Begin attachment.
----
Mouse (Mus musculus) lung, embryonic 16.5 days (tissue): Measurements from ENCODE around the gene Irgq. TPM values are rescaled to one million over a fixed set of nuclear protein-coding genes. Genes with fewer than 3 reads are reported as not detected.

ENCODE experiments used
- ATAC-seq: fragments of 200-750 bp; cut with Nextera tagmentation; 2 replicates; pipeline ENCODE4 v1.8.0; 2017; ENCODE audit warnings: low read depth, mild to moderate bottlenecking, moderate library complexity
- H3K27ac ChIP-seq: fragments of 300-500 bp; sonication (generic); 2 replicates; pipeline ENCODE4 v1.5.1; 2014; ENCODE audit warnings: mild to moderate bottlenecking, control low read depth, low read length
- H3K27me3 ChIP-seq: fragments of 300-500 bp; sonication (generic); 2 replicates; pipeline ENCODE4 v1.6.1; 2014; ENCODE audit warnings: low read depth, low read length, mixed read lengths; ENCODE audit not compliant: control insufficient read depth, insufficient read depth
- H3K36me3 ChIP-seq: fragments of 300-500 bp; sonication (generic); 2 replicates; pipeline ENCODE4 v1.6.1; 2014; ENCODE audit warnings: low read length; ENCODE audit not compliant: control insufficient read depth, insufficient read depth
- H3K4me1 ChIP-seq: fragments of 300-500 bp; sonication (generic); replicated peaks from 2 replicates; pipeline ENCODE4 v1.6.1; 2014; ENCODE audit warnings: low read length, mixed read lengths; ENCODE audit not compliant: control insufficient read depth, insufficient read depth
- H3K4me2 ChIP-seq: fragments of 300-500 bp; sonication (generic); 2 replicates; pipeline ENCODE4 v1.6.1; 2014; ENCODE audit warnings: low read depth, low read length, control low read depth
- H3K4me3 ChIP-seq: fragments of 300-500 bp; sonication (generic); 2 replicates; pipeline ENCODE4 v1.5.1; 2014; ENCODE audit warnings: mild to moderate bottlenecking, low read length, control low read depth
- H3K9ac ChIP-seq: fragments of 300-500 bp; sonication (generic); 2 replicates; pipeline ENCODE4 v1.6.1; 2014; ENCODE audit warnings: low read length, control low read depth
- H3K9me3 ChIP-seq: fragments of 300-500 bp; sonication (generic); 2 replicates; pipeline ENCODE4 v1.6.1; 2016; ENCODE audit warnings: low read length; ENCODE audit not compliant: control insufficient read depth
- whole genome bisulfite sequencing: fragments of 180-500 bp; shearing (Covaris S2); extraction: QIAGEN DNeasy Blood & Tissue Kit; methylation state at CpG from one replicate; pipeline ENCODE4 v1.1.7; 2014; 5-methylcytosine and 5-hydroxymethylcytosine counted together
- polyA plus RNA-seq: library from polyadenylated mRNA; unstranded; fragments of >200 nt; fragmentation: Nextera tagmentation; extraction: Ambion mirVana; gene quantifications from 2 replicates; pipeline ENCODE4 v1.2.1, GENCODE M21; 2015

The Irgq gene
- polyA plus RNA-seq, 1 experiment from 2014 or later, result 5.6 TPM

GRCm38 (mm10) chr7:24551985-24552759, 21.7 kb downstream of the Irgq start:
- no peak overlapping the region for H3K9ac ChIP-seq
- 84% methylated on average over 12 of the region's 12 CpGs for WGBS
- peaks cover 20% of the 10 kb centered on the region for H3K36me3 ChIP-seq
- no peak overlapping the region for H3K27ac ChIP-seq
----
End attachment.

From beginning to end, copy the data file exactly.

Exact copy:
Mouse (Mus musculus) lung, embryonic 16.5 days (tissue): Measurements from ENCODE around the gene Irgq. TPM values are rescaled to one million over a fixed set of nuclear protein-coding genes. Genes with fewer than 3 reads are reported as not detected.

ENCODE experiments used
- ATAC-seq: fragments of 200-750 bp; cut with Nextera tagmentation; 2 replicates; pipeline ENCODE4 v1.8.0; 2017; ENCODE audit warnings: low read depth, mild to moderate bottlenecking, moderate library complexity
- H3K27ac ChIP-seq: fragments of 300-500 bp; sonication (generic); 2 replicates; pipeline ENCODE4 v1.5.1; 2014; ENCODE audit warnings: mild to moderate bottlenecking, control low read depth, low read length
- H3K27me3 ChIP-seq: fragments of 300-500 bp; sonication (generic); 2 replicates; pipeline ENCODE4 v1.6.1; 2014; ENCODE audit warnings: low read depth, low read length, mixed read lengths; ENCODE audit not compliant: control insufficient read depth, insufficient read depth
- H3K36me3 ChIP-seq: fragments of 300-500 bp; sonication (generic); 2 replicates; pipeline ENCODE4 v1.6.1; 2014; ENCODE audit warnings: low read length; ENCODE audit not compliant: control insufficient read depth, insufficient read depth
- H3K4me1 ChIP-seq: fragments of 300-500 bp; sonication (generic); replicated peaks from 2 replicates; pipeline ENCODE4 v1.6.1; 2014; ENCODE audit warnings: low read length, mixed read lengths; ENCODE audit not compliant: control insufficient read depth, insufficient read depth
- H3K4me2 ChIP-seq: fragments of 300-500 bp; sonication (generic); 2 replicates; pipeline ENCODE4 v1.6.1; 2014; ENCODE audit warnings: low read depth, low read length, control low read depth
- H3K4me3 ChIP-seq: fragments of 300-500 bp; sonication (generic); 2 replicates; pipeline ENCODE4 v1.5.1; 2014; ENCODE audit warnings: mild to moderate bottlenecking, low read length, control low read depth
- H3K9ac ChIP-seq: fragments of 300-500 bp; sonication (generic); 2 replicates; pipeline ENCODE4 v1.6.1; 2014; ENCODE audit warnings: low read length, control low read depth
- H3K9me3 ChIP-seq: fragments of 300-500 bp; sonication (generic); 2 replicates; pipeline ENCODE4 v1.6.1; 2016; ENCODE audit warnings: low read length; ENCODE audit not compliant: control insufficient read depth
- whole genome bisulfite sequencing: fragments of 180-500 bp; shearing (Covaris S2); extraction: QIAGEN DNeasy Blood & Tissue Kit; methylation state at CpG from one replicate; pipeline ENCODE4 v1.1.7; 2014; 5-methylcytosine and 5-hydroxymethylcytosine counted together
- polyA plus RNA-seq: library from polyadenylated mRNA; unstranded; fragments of >200 nt; fragmentation: Nextera tagmentation; extraction: Ambion mirVana; gene quantifications from 2 replicates; pipeline ENCODE4 v1.2.1, GENCODE M21; 2015

The Irgq gene
- polyA plus RNA-seq, 1 experiment from 2014 or later, result 5.6 TPM

GRCm38 (mm10) chr7:24551985-24552759, 21.7 kb downstream of the Irgq start:
- no peak overlapping the region for H3K9ac ChIP-seq
- 84% methylated on average over 12 of the region's 12 CpGs for WGBS
- peaks cover 20% of the 10 kb centered on the region for H3K36me3 ChIP-seq
- no peak overlapping the region for H3K27ac ChIP-seq